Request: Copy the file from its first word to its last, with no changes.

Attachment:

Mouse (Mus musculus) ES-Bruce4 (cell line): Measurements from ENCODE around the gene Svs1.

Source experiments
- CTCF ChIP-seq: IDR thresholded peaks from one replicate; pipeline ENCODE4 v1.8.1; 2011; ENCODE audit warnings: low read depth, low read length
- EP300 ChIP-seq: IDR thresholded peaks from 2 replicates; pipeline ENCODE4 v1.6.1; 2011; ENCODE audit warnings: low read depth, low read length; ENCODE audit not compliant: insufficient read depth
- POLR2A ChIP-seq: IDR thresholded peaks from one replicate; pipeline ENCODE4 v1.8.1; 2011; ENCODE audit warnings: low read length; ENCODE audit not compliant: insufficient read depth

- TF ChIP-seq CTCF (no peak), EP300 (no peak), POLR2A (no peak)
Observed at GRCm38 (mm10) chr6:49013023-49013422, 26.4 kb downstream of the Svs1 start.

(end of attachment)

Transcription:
Mouse (Mus musculus) ES-Bruce4 (cell line): Measurements from ENCODE around the gene Svs1.

Source experiments
- CTCF ChIP-seq: IDR thresholded peaks from one replicate; pipeline ENCODE4 v1.8.1; 2011; ENCODE audit warnings: low read depth, low read length
- EP300 ChIP-seq: IDR thresholded peaks from 2 replicates; pipeline ENCODE4 v1.6.1; 2011; ENCODE audit warnings: low read depth, low read length; ENCODE audit not compliant: insufficient read depth
- POLR2A ChIP-seq: IDR thresholded peaks from one replicate; pipeline ENCODE4 v1.8.1; 2011; ENCODE audit warnings: low read length; ENCODE audit not compliant: insufficient read depth

- TF ChIP-seq CTCF (no peak), EP300 (no peak), POLR2A (no peak)
Observed at GRCm38 (mm10) chr6:49013023-49013422, 26.4 kb downstream of the Svs1 start.